How to know when your Monstera needs repotting
When the Monstera plant is young, it’s beneficial to repot it every spring early in the season to encourage new growth and freshen up the soil. Repotting a young Monstera annually will be beneficial. No plant is designed to grow within a container, even houseplants. The roots will continue to grow to support the growth of the Monstera plant above the soil line.
With more established plants, you may notice thick aerial roots growing from the stem, and these can make repotting a bit difficult if there are a lot. Swiss cheese plants are semi-epiphytes, which means they can live both independently and on the surface of other plants. And their aerial roots can be trained, or used to climb.
Repotting your Monstera
- When repotting Monstera, use good quality peat-free houseplant compost in a container the next size up from the current one. Make sure it has plenty of drainage holes. Fill the container with compost so the plant can sit just below the soil line of the previous pot.
- Firm the potting mix in place, including any aerial roots that are within the soil line too.
- Once the plant is in place, water it in well to help establish. Let it settle for a week or two and then commence feeding and watering as normal.
- Depending on the size of the space available, you may want to trim down some growth if it’s growing too tall or wide. The plant tolerates trimming very well, and these cuttings can be used to start new plants to increase your stock or gift them to loved ones.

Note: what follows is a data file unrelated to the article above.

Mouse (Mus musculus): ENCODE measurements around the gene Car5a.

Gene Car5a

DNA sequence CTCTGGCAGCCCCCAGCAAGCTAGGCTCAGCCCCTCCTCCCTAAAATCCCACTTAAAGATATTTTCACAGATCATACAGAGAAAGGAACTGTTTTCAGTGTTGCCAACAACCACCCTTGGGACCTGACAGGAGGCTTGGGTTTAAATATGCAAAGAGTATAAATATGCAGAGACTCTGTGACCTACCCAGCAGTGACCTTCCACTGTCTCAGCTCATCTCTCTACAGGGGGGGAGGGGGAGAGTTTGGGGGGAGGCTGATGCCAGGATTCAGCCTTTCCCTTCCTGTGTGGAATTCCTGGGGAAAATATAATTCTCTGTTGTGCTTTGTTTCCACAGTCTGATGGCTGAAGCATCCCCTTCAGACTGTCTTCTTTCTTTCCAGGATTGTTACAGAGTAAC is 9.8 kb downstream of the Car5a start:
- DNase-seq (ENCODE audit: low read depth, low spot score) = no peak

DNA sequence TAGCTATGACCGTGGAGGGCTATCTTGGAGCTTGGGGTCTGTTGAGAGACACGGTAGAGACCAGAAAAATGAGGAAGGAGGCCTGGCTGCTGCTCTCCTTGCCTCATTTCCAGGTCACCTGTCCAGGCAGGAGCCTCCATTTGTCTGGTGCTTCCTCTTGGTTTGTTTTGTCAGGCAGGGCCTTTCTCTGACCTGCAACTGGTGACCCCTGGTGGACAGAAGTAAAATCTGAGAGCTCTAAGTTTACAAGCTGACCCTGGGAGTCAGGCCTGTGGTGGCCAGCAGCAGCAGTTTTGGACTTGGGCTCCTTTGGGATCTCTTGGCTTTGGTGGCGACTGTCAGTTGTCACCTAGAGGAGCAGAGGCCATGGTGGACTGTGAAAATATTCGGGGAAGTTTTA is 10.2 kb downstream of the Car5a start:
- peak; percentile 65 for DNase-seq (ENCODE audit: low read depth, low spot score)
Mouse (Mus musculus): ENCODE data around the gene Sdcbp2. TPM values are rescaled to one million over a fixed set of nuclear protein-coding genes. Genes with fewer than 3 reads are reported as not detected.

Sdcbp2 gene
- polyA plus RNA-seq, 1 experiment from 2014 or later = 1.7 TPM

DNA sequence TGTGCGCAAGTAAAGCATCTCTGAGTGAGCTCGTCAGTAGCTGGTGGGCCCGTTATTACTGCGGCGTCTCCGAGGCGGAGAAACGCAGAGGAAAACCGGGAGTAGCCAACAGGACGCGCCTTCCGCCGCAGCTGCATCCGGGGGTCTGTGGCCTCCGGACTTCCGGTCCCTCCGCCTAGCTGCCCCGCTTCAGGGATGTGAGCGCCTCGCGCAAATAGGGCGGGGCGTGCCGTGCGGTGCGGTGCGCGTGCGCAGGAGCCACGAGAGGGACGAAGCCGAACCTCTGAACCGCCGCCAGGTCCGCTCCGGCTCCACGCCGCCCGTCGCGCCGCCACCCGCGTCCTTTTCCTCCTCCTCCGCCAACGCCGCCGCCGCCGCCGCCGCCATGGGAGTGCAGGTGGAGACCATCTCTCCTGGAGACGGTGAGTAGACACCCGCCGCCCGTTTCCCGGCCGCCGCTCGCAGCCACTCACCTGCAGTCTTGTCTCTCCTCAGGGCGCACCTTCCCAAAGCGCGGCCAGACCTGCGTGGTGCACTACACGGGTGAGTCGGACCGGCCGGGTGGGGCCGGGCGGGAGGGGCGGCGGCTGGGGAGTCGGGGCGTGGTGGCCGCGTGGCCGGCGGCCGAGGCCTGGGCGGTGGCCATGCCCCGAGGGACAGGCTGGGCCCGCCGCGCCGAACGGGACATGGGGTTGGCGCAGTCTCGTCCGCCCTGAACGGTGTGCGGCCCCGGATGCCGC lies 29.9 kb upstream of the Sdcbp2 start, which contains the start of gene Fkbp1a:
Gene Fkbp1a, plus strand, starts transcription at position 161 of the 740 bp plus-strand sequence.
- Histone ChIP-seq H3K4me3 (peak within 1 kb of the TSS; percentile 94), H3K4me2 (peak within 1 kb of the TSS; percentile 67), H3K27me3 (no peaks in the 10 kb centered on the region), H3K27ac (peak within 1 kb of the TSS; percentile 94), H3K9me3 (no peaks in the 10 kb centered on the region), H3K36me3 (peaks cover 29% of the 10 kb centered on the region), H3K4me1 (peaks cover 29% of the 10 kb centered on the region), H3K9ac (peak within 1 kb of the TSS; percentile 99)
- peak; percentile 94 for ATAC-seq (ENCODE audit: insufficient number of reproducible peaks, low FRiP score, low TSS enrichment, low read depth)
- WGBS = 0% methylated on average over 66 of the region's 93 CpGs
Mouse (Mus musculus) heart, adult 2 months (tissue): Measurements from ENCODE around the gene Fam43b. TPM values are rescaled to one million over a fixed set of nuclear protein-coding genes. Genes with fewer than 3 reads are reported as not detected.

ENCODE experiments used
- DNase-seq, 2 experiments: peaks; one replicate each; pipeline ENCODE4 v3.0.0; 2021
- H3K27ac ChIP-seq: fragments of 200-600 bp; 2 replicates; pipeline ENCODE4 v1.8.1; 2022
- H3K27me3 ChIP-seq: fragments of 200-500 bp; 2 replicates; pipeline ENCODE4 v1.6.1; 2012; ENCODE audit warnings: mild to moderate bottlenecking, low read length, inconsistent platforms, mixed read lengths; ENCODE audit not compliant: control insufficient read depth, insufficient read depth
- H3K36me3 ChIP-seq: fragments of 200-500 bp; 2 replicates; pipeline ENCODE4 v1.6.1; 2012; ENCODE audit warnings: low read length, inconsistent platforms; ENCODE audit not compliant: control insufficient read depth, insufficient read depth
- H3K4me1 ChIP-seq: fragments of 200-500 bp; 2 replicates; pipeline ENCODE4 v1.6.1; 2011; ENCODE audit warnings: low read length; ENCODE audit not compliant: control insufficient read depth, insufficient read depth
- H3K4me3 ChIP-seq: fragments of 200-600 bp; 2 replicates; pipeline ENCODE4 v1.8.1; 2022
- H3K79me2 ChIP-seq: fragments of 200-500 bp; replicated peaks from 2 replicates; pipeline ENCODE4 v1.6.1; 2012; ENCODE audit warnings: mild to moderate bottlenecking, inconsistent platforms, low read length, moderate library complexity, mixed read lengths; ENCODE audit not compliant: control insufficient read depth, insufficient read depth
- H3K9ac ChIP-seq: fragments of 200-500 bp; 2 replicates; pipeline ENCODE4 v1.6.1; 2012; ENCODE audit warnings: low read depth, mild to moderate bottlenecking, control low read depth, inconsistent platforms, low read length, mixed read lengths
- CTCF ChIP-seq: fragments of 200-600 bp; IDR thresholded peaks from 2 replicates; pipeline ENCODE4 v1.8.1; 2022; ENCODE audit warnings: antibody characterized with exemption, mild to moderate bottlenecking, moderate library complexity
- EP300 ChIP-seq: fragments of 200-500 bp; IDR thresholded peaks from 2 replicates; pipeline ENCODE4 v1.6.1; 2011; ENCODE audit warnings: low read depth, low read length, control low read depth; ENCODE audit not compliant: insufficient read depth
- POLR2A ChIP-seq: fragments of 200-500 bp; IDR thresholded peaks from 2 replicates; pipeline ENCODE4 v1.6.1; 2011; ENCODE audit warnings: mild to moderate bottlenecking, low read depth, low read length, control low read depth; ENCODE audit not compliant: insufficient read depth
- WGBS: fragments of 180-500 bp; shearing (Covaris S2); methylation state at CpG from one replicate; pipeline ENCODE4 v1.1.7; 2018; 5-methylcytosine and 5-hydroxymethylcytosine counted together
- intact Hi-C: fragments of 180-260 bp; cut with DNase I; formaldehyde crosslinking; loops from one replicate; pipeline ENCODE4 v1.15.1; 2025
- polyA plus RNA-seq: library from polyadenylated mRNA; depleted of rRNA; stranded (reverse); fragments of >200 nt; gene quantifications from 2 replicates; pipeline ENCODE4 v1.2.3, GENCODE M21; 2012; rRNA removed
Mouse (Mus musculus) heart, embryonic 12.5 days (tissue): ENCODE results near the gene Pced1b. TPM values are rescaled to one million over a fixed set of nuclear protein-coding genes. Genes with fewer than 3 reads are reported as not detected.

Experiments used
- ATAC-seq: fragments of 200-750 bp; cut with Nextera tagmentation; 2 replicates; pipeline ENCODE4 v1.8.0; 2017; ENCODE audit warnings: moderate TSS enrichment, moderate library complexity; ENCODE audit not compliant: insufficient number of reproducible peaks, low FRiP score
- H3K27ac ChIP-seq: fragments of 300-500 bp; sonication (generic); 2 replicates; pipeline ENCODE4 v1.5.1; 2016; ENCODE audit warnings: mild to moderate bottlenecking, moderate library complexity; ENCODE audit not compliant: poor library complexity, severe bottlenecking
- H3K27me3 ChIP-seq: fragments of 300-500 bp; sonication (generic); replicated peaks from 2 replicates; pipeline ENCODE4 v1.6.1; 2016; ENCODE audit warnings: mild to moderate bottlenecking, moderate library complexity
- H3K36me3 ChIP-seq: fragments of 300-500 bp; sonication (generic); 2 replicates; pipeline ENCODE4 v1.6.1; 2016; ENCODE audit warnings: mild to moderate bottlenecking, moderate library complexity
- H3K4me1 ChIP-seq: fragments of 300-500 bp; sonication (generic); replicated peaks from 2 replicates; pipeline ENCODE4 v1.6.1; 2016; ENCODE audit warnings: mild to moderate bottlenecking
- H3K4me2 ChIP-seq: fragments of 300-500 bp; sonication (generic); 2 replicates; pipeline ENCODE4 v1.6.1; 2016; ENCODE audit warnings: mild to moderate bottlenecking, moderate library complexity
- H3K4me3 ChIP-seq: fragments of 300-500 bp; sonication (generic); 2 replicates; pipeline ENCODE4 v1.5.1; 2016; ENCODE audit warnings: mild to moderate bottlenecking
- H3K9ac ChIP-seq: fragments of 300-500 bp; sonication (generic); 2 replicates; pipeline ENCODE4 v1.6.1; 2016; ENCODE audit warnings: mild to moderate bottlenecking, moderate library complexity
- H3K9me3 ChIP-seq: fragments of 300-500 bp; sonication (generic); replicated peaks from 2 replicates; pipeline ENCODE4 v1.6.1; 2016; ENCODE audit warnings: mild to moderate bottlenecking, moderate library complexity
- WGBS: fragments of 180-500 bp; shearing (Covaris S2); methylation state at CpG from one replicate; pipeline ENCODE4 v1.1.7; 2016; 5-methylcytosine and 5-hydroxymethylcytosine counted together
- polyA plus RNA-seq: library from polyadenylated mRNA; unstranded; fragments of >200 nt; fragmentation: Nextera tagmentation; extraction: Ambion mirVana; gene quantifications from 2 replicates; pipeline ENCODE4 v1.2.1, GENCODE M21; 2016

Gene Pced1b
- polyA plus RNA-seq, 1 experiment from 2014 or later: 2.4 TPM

- You can propagate Swiss cheese plants by cutting one of the mature stems below an aerial root. Do this during summer and plant the cutting in moist but well-drained houseplant potting mix. It will then root and grow happily.
What about the old compost?
Rather than chucking the old compost from your old Monstera container, you can use it as a mulch in the garden. This improves drainage and moisture retention within your borders. You can also reuse the compost as a bottom layer when filling new containers.
This should save you a little money – plus it’ll work a treat for shallow rooted plants, chives, heucheras etc. And if you don’t want to do any of that just add it to your compost bin so it can mix with the other materials to create your next round of organic matter.
For my complete guide on caring for and maintaining your Monstera deliciosa ‘Swiss Cheese Plant’, see some of my other blogs below!
David Domoney is a Chartered Horticulturalist, Broadcaster, and Author. David has worked with a number of the UK’s leading garden retailers as a plant buyer and strategic consultant. With more than 30 years experience, in horticulture, David is as passionate about plants now as he was when he bought his first plant at a village fete.
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